The 17 Most Important Restaurants in Philly
When you think of Philly food, the first thing that comes to mind is cheesesteak, obviously. But what about pretzels? Or water ice... or Italian food... err, OMFGosh, it’s impossible to pick the most important thing! That’s why we picked the 17 most important restaurants in Philadelphia instead: hit these places and you’ll know what it means to eat/drink in Philly...
Want to eat at Top Chef winner Nick Elmi’s French-American BYO? Plan ahead. The intimate eatery takes reservations months ahead and requires some effort, but once you’re in, you’re set for a seven-course meal fixed at $85 a pop. Dishes have the perfect balance of being both refined and accessible, meaning you can eat those seven courses of cocoa-cured foie gras, Burgundy escargot, and roasted peking duck without feeling completely pretentious.
In a town dominated by hoagies and soft pretzels, it’s no wonder locals might start to complain about not being able to find any good pizza (though they would be very wrong). In an unexpected turn of events, Philly’s very own, relatively new no-thrills NoLibs Pizzeria Beddia was crowned the best pizza in all of the United States, which means getting a slice at the spot just became a lot more complicated. While you’re waiting in line around the block, muse over how you’re going to try everything possible while still obeying the spot’s two-pizza-per-party (not person) rule.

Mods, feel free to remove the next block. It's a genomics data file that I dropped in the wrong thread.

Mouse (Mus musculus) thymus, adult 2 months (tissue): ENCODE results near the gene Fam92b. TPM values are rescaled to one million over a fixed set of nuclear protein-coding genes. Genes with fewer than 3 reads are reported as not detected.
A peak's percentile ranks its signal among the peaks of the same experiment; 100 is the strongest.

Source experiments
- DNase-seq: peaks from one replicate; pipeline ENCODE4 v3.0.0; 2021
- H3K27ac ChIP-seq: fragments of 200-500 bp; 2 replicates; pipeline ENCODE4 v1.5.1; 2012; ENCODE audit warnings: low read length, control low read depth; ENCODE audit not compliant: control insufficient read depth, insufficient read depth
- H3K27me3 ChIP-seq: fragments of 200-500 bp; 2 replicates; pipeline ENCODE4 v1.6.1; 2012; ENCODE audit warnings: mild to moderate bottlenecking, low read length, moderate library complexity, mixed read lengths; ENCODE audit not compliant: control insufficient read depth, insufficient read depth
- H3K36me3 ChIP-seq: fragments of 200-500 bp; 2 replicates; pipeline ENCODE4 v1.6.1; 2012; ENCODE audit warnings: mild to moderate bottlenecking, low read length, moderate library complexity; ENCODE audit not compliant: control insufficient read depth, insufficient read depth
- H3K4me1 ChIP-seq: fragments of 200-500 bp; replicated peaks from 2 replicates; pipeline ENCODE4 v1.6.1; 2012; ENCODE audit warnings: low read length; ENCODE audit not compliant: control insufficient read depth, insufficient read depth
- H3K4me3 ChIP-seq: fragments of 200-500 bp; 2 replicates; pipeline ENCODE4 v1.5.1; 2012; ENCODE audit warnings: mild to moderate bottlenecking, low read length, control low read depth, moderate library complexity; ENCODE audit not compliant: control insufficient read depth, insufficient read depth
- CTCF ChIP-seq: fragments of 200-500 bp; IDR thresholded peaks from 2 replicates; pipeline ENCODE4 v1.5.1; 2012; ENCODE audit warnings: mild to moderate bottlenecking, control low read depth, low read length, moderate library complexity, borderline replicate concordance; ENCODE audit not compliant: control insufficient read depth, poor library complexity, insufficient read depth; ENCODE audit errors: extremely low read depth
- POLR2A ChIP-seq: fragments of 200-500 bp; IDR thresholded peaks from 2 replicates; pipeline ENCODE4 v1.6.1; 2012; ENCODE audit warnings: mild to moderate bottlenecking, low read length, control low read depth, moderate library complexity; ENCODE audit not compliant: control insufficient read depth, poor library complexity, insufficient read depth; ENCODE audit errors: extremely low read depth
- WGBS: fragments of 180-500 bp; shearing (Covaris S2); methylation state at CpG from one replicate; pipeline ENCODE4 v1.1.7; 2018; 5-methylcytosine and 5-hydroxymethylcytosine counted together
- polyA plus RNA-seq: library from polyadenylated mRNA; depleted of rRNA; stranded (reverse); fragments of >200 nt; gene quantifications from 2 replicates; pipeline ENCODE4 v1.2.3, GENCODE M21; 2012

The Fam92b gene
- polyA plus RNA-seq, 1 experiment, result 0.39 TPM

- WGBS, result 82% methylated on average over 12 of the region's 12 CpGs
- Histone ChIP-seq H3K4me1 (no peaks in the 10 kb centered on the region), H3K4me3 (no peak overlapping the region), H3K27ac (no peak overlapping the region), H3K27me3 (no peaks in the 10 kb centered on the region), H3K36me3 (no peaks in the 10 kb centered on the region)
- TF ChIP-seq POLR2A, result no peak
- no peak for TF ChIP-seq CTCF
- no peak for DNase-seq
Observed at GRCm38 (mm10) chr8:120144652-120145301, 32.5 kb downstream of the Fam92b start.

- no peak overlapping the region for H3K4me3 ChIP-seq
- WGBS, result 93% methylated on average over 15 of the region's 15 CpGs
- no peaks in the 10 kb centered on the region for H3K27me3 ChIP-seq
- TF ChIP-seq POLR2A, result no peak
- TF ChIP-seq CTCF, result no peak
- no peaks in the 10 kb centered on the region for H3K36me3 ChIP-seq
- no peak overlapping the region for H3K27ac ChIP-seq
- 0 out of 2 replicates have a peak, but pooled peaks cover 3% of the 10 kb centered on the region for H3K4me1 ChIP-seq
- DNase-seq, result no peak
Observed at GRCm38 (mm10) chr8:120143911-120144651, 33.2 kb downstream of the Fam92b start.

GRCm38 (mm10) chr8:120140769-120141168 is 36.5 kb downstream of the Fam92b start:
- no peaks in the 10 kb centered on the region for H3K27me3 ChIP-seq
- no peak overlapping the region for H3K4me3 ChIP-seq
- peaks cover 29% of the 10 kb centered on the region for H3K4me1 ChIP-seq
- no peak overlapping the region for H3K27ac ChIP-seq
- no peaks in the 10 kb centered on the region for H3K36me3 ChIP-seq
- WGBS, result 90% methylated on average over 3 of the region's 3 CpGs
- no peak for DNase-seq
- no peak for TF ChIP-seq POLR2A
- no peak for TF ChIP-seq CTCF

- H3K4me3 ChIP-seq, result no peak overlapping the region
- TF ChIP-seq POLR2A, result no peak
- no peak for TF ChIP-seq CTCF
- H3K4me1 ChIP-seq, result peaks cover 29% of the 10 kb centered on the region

The oldest Italian restaurant in all of Philly and in all of the US has been up and running for 115 years and is still owned by the same family. Today, Ralph’s still ranks well for high-quality, authentic Italian cuisine, and its signature red sauce (best served with mussels) can’t be missed.
City Tavern isn't really one of Philly’s oldest restaurants and saloons: sure it was open in 1773, and delegates to the First Continental Congress did meet there, but in 1834, it was partially destroyed by a fire and didn’t became a bar/restaurant until 1994, when it became the touristy, but totally Philiadelphian, destination for 18th century cuisine and period costumes it is today.
One of the newer eateries in Northern Liberties/Fishtown is part butcher, part high-end eating experience. If you’re looking for fresh, locally sourced meats and poultry, this is your spot; if you’re looking to gorge yourself on rotating menus (depending on said locally sourced meats and poultry), as well as mouth-melting pasta and other dishes, well, this is also your spot. They might even seat you where you can see the in-house butcher, encased in a glass-walled room right in the restaurant.
Whether you opt for an extravagant dish of coal-grilled lamb and beef kofta, or keep it simple with the best assortment of hummus you will find in Philly, any dish at the Israeli mainstay is enough to qualify it as both an important restaurant in Philly... and the rest of the country. In the spirit of exclusivity, try to snag a seat at the chef’s counter for a more tailored experience.
We can thank Philly’s prolific restaurateur Jose Garces for breathing new life into the historic Old Original Bookbinder’s building. After the long-running seafood restaurant closed in 2009 (it had been open since 1898), Garces turned it into an oyster-heavy cocktail bar and restaurant (which includes a sweet late-night menu) that still pays homage to the original space.
Avenue of the Arts
Yet another Top Chef master, Kevin Sbraga, has elevated the Philly dining scene by opening his eponymous American eatery in 2011. Featuring both tasting and a la carte menus, the food reflects what’s freshest, but mainstay items include a pork belly-squid hybrid dish, and escargot inspired by Le Bec-Fin (RIP).